Facebook Stock Down 32%; Site Dead by 2020?

Dennis Faas's picture

Two weeks ago, social networking site Facebook made headline news by taking its stock public. Immediately afterwards, analysts began debating whether the stock was a winner or a loser.

Now, one analyst says people should stay away from Facebook stock; in fact, he has gone so far as to suggest that the entire Facebook enterprise could disappear by the year 2020.

According to Ironfire Capital founder Eric Jackson, Facebook's difficulties in making the transition into the mobile market will prove to be its undoing.

In Facebook's place will arise entirely new companies that will succeed by more effectively melding social networking with mobile devices like smartphones and tablet computers.

It's possible that Jackson is basing his bold prediction on the trajectory of Facebook's stock, which recently closed below $26 for the first time since the firm went public at $38. That represents a decline in value of 32 per cent.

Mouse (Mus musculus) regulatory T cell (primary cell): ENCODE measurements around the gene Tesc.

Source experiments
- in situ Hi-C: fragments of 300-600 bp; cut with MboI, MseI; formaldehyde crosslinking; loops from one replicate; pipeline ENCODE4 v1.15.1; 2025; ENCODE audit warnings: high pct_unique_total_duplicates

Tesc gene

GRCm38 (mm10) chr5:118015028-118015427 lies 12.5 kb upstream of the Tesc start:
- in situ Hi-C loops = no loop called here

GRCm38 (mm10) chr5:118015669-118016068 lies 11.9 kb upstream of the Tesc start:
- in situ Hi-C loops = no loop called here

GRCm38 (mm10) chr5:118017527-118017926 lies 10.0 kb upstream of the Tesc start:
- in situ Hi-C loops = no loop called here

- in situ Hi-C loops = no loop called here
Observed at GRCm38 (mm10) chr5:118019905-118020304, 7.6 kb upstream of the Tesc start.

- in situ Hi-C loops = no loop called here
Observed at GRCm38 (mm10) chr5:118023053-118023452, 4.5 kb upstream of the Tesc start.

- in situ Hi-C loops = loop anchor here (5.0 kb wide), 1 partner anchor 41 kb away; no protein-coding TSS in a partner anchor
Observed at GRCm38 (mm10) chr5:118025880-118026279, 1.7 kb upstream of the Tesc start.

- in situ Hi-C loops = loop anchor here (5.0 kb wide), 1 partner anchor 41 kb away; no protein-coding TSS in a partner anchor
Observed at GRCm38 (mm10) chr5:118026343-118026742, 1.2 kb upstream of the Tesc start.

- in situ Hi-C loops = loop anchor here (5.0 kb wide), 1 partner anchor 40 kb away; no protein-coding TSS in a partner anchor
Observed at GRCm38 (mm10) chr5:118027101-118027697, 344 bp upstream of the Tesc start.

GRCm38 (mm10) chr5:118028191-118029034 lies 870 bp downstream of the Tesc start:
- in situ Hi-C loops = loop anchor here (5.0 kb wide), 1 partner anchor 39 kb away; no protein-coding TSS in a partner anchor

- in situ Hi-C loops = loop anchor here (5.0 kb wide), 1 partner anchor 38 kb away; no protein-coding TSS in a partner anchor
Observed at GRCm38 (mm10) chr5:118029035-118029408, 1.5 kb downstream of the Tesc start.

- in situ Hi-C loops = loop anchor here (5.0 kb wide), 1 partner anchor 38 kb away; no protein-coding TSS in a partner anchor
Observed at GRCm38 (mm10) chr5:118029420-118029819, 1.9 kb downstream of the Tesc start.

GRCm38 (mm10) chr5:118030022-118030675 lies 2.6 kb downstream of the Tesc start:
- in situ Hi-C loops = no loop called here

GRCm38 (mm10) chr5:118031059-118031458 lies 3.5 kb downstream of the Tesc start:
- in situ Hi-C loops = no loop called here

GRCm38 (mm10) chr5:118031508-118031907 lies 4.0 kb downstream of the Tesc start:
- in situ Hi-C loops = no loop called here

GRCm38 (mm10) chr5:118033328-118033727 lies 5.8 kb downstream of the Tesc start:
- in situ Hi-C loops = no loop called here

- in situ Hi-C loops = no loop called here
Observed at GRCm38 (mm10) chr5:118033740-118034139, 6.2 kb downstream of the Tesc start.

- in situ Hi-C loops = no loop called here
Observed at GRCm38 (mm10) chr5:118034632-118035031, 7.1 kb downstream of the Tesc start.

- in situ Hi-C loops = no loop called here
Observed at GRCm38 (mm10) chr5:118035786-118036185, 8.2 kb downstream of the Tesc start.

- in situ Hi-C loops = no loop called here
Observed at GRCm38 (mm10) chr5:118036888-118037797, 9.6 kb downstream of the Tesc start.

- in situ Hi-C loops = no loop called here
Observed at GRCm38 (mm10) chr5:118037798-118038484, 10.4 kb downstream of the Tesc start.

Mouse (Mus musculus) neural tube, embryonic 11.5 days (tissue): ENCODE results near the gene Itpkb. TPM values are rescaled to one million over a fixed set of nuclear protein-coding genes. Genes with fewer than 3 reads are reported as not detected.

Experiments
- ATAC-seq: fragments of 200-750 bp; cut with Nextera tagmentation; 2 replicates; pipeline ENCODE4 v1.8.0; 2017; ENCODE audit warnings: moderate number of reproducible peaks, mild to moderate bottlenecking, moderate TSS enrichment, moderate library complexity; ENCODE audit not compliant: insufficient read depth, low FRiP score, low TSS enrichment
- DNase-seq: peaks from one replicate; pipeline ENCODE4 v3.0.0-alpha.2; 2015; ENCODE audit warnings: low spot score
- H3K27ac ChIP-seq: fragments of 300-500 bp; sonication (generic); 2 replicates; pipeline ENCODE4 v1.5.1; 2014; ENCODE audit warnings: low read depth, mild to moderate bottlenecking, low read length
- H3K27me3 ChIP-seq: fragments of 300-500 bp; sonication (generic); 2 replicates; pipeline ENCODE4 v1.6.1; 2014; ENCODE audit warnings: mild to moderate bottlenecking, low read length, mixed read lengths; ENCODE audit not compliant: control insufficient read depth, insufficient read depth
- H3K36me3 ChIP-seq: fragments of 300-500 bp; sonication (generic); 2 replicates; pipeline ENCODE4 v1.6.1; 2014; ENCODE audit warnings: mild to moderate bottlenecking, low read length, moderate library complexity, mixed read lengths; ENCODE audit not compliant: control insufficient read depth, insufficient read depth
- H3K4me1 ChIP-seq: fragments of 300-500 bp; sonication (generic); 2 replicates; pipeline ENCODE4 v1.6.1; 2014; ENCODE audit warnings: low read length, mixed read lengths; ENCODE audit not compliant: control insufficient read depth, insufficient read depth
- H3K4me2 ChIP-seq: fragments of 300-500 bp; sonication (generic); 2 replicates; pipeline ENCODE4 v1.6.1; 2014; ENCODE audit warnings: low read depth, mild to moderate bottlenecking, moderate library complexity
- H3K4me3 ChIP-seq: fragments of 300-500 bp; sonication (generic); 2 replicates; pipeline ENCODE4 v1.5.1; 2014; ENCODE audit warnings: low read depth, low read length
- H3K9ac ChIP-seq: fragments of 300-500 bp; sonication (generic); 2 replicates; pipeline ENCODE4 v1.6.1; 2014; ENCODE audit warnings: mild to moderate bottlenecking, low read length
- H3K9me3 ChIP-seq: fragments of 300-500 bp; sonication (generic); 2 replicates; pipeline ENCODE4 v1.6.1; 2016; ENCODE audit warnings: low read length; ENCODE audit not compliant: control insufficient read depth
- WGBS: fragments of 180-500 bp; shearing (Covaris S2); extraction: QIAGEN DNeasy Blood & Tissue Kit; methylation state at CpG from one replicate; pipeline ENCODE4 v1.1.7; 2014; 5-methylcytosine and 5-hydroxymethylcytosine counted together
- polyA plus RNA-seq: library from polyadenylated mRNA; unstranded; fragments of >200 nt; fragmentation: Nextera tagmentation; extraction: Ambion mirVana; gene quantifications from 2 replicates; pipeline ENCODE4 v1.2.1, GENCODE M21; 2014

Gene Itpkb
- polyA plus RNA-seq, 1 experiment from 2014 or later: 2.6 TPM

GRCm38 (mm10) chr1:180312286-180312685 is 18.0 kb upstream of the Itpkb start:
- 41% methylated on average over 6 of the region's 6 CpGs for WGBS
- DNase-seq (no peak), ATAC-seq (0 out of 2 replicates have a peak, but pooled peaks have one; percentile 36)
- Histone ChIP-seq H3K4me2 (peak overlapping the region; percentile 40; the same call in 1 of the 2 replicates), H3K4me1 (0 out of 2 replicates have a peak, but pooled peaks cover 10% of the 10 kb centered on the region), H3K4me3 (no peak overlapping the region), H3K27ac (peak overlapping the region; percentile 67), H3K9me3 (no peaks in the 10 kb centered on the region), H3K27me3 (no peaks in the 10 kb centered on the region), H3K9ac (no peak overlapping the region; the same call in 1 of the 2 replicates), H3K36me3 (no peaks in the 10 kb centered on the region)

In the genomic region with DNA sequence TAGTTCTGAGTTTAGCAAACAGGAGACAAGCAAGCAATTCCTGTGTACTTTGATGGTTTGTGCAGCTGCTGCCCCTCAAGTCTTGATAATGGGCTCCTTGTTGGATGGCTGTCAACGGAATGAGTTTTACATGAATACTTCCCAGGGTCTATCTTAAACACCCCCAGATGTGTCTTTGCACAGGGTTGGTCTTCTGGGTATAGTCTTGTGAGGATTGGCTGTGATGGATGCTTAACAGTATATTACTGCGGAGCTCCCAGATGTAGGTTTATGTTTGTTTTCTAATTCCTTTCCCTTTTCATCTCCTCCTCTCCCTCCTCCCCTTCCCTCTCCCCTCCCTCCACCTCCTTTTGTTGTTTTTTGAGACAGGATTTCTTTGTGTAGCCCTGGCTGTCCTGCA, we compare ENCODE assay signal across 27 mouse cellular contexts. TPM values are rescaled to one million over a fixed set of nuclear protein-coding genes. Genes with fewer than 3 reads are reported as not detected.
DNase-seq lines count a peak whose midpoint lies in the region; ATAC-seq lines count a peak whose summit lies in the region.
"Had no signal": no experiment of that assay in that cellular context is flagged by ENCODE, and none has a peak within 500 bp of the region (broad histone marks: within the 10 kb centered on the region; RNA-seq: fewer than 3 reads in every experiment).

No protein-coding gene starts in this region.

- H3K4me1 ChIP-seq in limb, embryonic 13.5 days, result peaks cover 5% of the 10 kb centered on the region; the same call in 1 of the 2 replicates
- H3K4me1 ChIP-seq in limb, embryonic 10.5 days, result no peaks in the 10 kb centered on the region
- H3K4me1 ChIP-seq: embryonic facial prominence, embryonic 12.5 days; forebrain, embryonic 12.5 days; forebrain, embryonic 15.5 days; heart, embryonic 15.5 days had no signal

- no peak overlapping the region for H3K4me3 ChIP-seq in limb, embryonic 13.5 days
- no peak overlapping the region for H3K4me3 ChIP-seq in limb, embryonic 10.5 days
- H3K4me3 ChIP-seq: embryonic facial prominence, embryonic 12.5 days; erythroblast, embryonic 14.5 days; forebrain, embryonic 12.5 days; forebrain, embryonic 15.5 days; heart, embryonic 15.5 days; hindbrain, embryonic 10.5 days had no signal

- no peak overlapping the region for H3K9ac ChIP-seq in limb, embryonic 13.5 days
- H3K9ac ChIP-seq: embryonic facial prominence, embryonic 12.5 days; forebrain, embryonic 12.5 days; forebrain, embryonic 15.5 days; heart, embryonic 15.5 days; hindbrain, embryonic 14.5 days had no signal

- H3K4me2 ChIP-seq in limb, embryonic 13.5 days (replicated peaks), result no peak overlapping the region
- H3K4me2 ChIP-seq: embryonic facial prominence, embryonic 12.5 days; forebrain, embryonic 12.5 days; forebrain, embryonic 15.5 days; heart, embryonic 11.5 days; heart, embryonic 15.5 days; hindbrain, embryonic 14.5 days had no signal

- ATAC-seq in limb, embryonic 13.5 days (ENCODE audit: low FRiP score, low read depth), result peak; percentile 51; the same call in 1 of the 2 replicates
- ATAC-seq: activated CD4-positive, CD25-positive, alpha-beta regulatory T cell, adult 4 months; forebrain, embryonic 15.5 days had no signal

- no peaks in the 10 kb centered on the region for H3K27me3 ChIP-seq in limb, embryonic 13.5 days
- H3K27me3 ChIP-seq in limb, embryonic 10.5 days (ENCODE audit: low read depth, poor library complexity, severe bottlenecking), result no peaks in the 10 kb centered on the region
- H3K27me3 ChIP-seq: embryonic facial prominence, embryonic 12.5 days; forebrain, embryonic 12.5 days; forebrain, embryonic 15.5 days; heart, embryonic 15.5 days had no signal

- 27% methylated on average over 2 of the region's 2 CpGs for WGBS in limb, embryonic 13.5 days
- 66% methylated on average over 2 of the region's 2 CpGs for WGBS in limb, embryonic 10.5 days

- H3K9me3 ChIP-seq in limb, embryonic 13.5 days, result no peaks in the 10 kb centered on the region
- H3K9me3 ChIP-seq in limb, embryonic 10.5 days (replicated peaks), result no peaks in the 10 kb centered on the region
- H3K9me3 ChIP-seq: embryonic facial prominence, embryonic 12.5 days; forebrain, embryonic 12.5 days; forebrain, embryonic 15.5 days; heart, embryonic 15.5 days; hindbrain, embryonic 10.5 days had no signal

Facebook: The New AOL?

In a recent interview with CNBC, Jackson predicted that Facebook would carry no more sway in a few years' time than Yahoo or America Online (AOL) does today.

Both of those companies were big players ten years ago but have relatively little influence on the technology market today.

"In five to eight years [Facebook is] going to disappear in the way that Yahoo has disappeared," Jackson said.

"Yahoo is still making money, it's still profitable, still has 13,000 employees working for it, but it's 10 percent of the value that it was at the height of 2000. For all intents and purposes, it's disappeared," he added. (Source: nydailynews.com)

Analyst Jackson: Facebook a "Big, Fat Website"

Simply put, Jackson believes Facebook just isn't adapting fast enough to changing conditions in the technology market. In his estimation, such problems mean the site will be dead in the water in just eight years' time. (Source: digitaltrends.com)

"The world is moving faster, it's getting more competitive, not less, and I think those who are dominant in their prior generation are really going to have a hard time moving into this newer generation," Jackson said.

"Facebook can buy a bunch of mobile companies, but they are still a big, fat website and that's different from a mobile app." (Source: nydailynews.com)

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